Blanc Inter II SVSE 5 - Blanc International II - SVSE 5 - Physique, Chimie du vivant et innovations biotechnologiques

Ultrasonic Shear Wave Imaging For Tendon Therapy – UltraSWIFT

Submission summary

Imaging of the mechanical properties of human tissues, a research application field known as Elastography, is today envisioned to become a major advance in cancer diagnostic as will as for liver fibrosis staging or the diagnostic of cardiovascular pathologies. In the framework of these applications, a fruitful and long-term partnership between the Langevin Institute (CNRS UMR 7587) and the French company Supersonic Imagine led to the advent of a breakthrough ultrasound scanner able to provide in real time both high end conventional ultrasonic images and quantitative maps of tissues elasticity (characterized by the Young’s modulus in kPa). Elasticity maps rely on a millimetric resolution up to several centimetre depth. The imaging approach proposed by Institute Langevin is called Shear Wave Imaging and is today the unique quantitative and real time elasticity imaging modality. It was recently proven to increase the specificity of ultrasound in the framework of breast cancer diagnosis and liver fibrosis staging. Institute Langevin and Supersonic Imagine are co-owners of more than 5 key patents protecting the field of Shear Wave Imaging.
The aim of this project is to strongly extend the potential of Shear Wave Imaging both in terms of new diagnosis and treatment monitoring capabilities. Whereas the project will present several physics and technical challenges, the efficiency of proposed solutions will be evaluated for tendons diagnostic imaging and therapy.
Indeed, tendon disorders are commonly seen and are responsible for substantial morbidity both in sports and in the workplace. Most of the people suffer from more than one episode of tendon injury in their life. Tendon and ligament injuries are some of the most common musculoskeletal disorders, ranging from a mild ankle sprain to an Achilles tendon rupture or flexor tendon injury of the hand. Industry sources estimate that there are approximately 700,000 tendon and ligament repair procedures in the single U.S., representing a $1.2 billion market. Tendon disorder is a difficult problem requiring lengthy management, but unfortunately the treatment responses is still poorly known and the basic pathological mechanism is still not fully understood.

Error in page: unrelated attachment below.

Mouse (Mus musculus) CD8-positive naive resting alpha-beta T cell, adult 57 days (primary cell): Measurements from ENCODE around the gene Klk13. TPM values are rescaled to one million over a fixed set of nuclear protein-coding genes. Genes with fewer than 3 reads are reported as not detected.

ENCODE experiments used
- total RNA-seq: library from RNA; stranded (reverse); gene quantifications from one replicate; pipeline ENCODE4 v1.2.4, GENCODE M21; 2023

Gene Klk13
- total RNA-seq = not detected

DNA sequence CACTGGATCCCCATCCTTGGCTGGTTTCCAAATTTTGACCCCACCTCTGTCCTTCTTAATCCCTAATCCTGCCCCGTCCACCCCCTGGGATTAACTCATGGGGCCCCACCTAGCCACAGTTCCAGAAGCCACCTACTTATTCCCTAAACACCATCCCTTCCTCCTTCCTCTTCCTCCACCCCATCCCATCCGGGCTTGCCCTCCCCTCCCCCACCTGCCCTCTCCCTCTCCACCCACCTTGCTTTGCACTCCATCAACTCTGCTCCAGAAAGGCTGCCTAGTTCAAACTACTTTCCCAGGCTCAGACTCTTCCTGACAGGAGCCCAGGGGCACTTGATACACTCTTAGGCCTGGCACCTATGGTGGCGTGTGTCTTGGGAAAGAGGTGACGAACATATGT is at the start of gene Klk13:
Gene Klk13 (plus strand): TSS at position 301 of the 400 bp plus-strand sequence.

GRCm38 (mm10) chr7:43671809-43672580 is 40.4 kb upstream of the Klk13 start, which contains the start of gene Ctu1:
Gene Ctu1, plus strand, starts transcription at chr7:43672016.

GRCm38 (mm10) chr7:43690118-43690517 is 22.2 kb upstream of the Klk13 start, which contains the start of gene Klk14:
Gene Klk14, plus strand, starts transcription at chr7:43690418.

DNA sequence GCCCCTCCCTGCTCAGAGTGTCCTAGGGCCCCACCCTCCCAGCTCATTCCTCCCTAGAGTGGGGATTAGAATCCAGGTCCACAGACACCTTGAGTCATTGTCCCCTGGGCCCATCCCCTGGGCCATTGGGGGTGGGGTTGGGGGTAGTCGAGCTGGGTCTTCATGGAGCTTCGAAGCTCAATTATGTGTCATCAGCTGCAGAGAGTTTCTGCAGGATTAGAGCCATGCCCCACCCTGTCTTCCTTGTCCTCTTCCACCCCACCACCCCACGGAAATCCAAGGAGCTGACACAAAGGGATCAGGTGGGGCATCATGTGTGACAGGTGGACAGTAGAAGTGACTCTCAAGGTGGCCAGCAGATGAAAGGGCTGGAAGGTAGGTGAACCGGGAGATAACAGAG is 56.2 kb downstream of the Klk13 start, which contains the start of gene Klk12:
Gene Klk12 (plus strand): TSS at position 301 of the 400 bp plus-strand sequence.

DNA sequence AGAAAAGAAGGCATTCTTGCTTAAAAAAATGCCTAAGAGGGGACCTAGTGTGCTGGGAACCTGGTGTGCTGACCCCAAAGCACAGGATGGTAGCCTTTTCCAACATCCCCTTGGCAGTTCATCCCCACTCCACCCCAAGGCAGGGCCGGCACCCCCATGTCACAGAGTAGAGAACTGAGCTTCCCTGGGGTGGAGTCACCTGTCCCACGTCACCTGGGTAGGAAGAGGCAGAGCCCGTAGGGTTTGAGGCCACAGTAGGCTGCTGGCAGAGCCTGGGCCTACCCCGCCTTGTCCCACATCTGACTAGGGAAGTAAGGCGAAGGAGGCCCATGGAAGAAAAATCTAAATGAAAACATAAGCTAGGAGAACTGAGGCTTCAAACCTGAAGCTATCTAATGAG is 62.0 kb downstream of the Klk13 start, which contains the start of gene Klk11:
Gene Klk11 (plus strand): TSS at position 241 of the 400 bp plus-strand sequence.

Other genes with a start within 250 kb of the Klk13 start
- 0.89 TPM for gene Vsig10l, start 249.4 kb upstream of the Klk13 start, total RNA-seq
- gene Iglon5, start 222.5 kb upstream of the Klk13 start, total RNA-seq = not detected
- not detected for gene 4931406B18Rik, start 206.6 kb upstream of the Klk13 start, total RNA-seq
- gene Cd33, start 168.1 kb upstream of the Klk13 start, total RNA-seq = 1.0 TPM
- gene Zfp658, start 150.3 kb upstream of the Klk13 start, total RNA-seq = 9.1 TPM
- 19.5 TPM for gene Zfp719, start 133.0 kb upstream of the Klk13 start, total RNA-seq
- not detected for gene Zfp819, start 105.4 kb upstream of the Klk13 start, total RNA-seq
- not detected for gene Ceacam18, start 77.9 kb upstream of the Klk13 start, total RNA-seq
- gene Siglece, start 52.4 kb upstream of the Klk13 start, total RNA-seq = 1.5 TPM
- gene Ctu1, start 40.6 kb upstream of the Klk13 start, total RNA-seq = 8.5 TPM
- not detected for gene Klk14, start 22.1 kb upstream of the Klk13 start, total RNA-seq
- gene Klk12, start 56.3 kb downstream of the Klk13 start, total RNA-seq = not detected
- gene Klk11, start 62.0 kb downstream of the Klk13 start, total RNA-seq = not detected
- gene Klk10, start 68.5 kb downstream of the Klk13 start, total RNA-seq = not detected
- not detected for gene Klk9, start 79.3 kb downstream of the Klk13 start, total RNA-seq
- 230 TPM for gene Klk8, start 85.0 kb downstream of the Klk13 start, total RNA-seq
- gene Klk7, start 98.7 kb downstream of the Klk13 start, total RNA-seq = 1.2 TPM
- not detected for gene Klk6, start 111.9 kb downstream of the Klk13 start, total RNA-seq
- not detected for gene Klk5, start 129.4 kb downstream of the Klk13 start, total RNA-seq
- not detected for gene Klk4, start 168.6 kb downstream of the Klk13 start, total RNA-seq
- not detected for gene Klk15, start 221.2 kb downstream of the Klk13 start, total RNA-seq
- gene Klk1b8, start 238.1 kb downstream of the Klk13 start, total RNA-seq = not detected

In this proposal, Langevin Institute (CNRS UMR 7587) and the Institute of Biomedical Electronics and Bioinformatics of National Taiwan University will join their efforts in order to provide elasticity imaging both for diagnosis of tendons pathologies and for the monitoring/follow-up of High Intensity Focused Ultrasound (HIFU) treatments of tendons. By a strong collaborative effort, the two partners, recognized as leading groups in the field of ultrasound imaging and therapy, will combine a tendon therapy system based on HIFU and a diagnosis/monitoring ultrasound imaging system able to provide elasticity images of very stiff organs such as tendons.
Elasticity imaging of tendons will require strong research efforts as it corresponds to very stiff and geometrically complex organs. Indeed, the shear wave propagation is guided inside tendons leading to a leaky Lamb wave guided mode that complicates the quantification of local elasticity. Moreover, as tendons are very stiff, shear waves propagates at high speed in tendons and their tracking requires very high frame rates (typically 10000 ultrasonic frames per second), which is not feasible with current imaging technologies.
In this research grant, we propose a new approach to quantitatively measure tendon functions to overcome the difficulties of conventional approaches. Specifically, guided shear wave propagation in tendons will be monitored and exploited to assess local tendon elasticity using Lamb wave theory. The therapeutic effect of high-intensity pulsed ultrasound on diseased tendon will also be explored. System implementation of this imaging technology, as well as its integration with therapeutic device will also be performed and evaluated.

Project coordinator

Monsieur Jean-Luc GENNISSON (Institut Langevin) –

The author of this summary is the project coordinator, who is responsible for the content of this summary. The ANR declines any responsibility as for its contents.


CNRS UMR7587 Institut Langevin
NUT Institute of Biomedical elastronics and bioinformatics

Help of the ANR 617,020 euros
Beginning and duration of the scientific project: May 2012 - 36 Months

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